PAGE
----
Well into midterm season, college students across campus feel the stress of studying for exams and the anxiety that comes with testing. But while hours melt away before the dreaded confrontation with blue books and scantrons, about 80 to 95 percent of those same college students procrastinate doing their work.
According to an article in Scientific American Mind, the lifestyle of an average college student, with a rigorous academic schedule and frat party distractions, is the reason that student procrastinators exist in such high proportions.
As a college student and self-admitted procrastinator, I wonder — is procrastination really that bad? Is there anything I can do about it, or is it just inevitable?
Seven types of procrastination have been discussed in scholarly articles, books and blogs: mañana (“I’ll do it tomorrow), contingent mañana (“I’ll do it tomorrow if…), grasshopperism (“I need to have fun beforehand”), escapism (“I need to get out of here and clear my head”), impulsiveness (“I need to change my major/ my university”), music and reading (“I’ll relax and then I’ll do it”) and cavalry to the rescue (“Tomorrow will be a snow day and class will be cancelled”) — though the last is not a common excuse in Southern California, of course.
There is no doubt that procrastination is common among university students. Just Googling “procrastination” gave me several hits to confirm this belief.
The health drawbacks of procrastination, both physical and psychological, are quite alarming and very noticeable, from possible formations of insomnia to a weakened immune system.
In an article in Psychology Today, Dr. Joseph Ferrari of De Paul University in Chicago and Dr. Timothy Pychyl, director of the Procrastination Research Group at Carleton University in Ottawa, Canada, revealed that 20 percent of people around the world are self-identified “chronic procrastinators” (such as myself). Additionally, the United States might have a larger percentage of those procrastinators than the rest of the world, according to the article.
In several blog entries, Dr. Pychyl goes as far as denouncing procrastination as a thief of meaning, life and happiness.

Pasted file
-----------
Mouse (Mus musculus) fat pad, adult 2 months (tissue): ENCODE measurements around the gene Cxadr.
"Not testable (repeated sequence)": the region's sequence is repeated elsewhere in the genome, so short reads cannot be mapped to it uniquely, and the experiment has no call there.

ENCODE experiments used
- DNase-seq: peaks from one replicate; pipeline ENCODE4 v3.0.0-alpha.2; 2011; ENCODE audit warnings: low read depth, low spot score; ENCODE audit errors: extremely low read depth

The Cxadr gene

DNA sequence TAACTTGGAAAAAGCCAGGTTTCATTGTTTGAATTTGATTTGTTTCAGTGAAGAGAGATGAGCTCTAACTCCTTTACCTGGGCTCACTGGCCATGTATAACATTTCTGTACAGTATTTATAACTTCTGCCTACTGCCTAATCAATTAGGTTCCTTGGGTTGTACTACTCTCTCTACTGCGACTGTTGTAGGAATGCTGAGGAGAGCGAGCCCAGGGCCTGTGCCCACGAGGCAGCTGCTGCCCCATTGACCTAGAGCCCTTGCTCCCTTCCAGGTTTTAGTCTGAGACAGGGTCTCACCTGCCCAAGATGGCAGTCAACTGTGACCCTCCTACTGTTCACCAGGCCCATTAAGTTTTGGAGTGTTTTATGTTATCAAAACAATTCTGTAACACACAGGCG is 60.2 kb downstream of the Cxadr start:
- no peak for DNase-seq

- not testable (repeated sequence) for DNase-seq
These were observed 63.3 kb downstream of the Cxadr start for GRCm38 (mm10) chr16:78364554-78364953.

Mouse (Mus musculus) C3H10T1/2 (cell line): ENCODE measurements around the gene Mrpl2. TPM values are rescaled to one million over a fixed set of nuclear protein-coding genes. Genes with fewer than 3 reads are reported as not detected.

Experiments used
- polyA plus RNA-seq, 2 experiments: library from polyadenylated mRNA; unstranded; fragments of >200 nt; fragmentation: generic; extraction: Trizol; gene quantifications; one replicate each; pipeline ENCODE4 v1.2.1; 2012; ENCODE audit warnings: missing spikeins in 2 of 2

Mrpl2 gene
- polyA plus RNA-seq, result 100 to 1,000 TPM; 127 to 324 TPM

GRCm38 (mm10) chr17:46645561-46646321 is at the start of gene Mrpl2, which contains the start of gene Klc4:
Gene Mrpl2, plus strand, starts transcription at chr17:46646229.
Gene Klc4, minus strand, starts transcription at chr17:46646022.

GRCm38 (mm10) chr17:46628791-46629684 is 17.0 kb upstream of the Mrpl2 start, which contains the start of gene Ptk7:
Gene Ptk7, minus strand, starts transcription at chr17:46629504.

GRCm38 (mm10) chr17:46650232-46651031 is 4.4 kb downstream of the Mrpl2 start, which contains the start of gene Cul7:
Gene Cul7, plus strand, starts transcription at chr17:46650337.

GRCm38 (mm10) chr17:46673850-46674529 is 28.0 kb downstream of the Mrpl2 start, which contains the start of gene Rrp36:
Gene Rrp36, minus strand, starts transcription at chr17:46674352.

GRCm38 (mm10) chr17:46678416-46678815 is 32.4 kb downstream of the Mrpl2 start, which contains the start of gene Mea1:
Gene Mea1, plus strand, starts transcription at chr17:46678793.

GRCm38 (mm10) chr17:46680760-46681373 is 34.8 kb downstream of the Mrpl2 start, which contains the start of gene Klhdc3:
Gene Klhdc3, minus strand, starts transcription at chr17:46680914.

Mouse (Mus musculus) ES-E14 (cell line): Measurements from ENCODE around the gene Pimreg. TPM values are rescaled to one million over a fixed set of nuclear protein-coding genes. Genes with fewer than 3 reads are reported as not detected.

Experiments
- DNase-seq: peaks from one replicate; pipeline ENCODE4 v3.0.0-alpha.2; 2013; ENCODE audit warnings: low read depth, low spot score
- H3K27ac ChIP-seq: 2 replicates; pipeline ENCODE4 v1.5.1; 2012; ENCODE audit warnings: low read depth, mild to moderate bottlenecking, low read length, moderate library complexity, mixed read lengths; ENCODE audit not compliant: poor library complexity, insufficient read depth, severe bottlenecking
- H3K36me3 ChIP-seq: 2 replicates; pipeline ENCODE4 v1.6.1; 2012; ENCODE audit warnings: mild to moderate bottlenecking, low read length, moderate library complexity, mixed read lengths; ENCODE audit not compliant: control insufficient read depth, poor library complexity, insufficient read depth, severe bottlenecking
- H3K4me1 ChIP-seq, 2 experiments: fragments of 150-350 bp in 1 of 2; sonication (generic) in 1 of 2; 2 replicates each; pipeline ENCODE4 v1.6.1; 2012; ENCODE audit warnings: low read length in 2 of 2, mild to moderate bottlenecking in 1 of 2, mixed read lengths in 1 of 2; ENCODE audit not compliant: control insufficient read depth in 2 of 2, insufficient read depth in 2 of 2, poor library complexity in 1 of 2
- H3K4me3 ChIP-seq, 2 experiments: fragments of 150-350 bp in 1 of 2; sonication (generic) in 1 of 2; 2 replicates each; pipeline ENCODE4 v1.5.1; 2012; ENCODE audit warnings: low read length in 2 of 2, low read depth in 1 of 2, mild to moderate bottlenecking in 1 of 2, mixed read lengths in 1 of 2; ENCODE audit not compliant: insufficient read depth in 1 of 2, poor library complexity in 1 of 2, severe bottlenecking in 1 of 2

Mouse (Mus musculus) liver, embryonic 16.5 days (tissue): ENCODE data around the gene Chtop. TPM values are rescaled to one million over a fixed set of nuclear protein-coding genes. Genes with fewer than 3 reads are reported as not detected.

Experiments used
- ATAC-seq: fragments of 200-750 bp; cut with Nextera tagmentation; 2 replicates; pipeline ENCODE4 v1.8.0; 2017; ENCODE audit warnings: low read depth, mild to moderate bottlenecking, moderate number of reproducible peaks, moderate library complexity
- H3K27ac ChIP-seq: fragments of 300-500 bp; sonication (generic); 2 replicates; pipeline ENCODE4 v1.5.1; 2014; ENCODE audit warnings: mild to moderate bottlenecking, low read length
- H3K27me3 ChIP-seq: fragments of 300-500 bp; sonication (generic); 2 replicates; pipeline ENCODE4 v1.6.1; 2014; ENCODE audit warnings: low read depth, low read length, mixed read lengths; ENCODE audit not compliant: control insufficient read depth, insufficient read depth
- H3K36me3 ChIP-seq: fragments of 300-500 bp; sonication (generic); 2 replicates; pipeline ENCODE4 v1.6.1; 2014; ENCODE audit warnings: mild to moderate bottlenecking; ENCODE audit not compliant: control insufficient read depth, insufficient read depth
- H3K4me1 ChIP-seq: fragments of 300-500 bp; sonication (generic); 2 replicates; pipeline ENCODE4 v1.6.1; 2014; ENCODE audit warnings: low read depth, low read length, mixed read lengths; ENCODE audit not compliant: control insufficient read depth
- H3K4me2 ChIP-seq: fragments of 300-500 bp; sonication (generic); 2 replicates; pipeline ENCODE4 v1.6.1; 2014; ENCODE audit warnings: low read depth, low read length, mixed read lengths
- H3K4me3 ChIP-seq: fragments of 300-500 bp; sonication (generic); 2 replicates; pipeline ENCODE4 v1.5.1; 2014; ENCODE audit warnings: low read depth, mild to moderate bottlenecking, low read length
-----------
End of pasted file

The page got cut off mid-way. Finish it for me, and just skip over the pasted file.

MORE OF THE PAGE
But let’s face it, not all procrastinators are the thrill-seeking, relationship-ruining, irrational people that doctors make them out to be. Deadlines keep college students in check, and, procrastination or not, the work gets done; life moves on.
How can university students stop when so many distractions exist, from Facebook and College Humor to FMyLife and Texts From Last Night?
And with long nights at “Club Leavey” with your friends cramming, fueled by late-night caffeine stops at TroGro, procrastination is also a shared social experience.
It seems that procrastination is inevitable, but just like all things, students have to exercise moderation when choosing to put things off until later.
Ironically enough, I procrastinated right before writing this article. I told myself the reason why I procrastinated was because I was doing experimental behavioral research on the subject. I even congratulated myself on being topical.
When it comes down to it, they’re all excuses. My procrastination was spent watching an episode of The Big Bang Theory, hanging out with my friends, catching up on politics and news, and listening to music. As the poet Edward Young once said, “Procrastination is the thief of time.” What if we want our time whiled away sometimes? Perhaps that procrastination isn’t such a bad thing after all.
In the end, it is better to be a procrastinator and still get things done than to be a flake and not follow through. Procrastinators are perhaps productive outside of academic deadlines and work projects. It seems that if you are a procrastinator you might not be losing out too much. In fact, there is a very real hope of success for procrastinators; after all, I finished this article.
Miruna Barnoschi is a freshman majoring in international relations.